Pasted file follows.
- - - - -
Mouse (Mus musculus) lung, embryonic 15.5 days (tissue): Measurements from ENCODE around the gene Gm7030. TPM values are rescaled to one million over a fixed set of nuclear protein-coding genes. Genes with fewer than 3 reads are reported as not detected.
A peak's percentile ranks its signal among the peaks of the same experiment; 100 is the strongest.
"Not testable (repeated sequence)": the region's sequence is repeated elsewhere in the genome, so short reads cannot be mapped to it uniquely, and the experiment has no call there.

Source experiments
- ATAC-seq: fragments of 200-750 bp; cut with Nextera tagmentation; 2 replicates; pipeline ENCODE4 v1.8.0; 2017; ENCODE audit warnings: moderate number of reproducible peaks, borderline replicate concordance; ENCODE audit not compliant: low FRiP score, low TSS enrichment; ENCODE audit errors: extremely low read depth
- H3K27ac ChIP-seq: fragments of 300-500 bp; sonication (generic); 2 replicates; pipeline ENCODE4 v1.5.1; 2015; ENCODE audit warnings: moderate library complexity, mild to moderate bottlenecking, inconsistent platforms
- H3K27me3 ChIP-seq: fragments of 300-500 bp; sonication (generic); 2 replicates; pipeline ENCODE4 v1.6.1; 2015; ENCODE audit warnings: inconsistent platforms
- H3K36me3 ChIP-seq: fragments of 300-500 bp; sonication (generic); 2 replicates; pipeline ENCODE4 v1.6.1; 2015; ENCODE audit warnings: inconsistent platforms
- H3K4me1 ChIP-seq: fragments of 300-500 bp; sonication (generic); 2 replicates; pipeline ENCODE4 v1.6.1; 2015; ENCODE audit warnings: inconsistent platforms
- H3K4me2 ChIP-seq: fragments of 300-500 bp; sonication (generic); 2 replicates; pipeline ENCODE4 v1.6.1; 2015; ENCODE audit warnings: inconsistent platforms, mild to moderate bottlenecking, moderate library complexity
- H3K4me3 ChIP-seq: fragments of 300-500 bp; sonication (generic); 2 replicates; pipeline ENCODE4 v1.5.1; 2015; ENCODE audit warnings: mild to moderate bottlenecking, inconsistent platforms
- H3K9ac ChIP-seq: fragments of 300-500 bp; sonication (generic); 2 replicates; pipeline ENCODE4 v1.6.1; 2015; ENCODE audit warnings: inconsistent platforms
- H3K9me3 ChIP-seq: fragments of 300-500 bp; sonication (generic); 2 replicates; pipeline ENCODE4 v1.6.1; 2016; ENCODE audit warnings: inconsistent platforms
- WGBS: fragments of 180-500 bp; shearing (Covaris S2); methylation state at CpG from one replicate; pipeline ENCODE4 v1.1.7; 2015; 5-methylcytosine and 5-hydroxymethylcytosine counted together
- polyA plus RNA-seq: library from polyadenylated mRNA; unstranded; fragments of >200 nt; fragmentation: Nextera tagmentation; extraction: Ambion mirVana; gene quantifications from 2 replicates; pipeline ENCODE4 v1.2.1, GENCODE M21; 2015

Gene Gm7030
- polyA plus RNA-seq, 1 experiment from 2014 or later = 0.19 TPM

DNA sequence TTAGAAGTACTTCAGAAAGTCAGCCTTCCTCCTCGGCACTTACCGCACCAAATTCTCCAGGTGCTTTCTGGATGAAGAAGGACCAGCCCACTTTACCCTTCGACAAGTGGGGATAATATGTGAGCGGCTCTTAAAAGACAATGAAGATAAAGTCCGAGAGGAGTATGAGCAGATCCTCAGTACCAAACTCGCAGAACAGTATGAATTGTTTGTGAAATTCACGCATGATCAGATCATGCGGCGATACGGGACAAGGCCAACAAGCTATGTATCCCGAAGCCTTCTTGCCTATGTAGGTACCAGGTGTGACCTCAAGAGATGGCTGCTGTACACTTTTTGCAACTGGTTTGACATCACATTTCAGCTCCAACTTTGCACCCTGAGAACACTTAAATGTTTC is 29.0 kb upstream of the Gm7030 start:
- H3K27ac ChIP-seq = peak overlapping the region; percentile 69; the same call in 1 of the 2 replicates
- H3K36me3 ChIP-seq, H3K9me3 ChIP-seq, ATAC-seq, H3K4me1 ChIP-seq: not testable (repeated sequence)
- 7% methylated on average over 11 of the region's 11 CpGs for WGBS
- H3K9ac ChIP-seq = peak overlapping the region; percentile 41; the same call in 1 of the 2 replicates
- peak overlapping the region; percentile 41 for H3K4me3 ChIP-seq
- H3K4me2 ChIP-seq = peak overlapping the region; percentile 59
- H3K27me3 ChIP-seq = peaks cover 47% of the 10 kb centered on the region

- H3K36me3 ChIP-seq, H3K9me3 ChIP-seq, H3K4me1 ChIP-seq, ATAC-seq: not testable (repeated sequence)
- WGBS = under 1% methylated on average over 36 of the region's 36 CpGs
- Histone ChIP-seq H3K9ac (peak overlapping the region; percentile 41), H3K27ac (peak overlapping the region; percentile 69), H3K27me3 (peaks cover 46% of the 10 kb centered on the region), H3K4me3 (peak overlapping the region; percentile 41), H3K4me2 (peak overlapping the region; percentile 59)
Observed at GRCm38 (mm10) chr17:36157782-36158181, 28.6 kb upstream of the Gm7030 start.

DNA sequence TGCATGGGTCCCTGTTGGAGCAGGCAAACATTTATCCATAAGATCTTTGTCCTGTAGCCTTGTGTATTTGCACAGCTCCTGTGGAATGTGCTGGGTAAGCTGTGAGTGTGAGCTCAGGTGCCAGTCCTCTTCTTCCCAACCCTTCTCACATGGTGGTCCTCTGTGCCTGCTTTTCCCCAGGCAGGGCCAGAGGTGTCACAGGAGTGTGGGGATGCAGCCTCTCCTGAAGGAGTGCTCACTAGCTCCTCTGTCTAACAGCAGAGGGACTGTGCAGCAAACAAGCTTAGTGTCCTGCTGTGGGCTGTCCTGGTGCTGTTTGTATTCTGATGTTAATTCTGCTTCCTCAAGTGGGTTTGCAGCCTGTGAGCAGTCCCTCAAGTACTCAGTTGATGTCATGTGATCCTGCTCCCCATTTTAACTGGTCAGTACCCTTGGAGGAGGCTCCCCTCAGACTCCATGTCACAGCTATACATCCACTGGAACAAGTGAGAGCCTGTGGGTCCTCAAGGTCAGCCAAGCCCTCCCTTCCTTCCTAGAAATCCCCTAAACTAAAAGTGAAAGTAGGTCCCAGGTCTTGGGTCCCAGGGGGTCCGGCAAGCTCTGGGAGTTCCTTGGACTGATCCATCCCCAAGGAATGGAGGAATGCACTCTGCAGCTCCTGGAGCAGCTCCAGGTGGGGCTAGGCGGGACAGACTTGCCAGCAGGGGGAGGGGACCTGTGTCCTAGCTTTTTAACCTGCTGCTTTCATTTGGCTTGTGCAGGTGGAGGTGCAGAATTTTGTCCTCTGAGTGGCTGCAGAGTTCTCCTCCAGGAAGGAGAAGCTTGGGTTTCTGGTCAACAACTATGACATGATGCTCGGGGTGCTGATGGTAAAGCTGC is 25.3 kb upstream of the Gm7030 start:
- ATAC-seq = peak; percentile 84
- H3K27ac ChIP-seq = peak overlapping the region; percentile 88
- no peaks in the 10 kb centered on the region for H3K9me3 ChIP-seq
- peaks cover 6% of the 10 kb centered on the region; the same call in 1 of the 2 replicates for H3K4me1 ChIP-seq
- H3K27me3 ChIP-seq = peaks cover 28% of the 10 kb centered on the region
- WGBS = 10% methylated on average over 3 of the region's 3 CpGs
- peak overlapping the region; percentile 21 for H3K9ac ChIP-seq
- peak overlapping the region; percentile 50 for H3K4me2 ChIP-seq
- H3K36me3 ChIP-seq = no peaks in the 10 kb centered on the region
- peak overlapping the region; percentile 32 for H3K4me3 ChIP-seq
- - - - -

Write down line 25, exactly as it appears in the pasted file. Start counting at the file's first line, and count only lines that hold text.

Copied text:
- H3K27me3 ChIP-seq = peaks cover 47% of the 10 kb centered on the region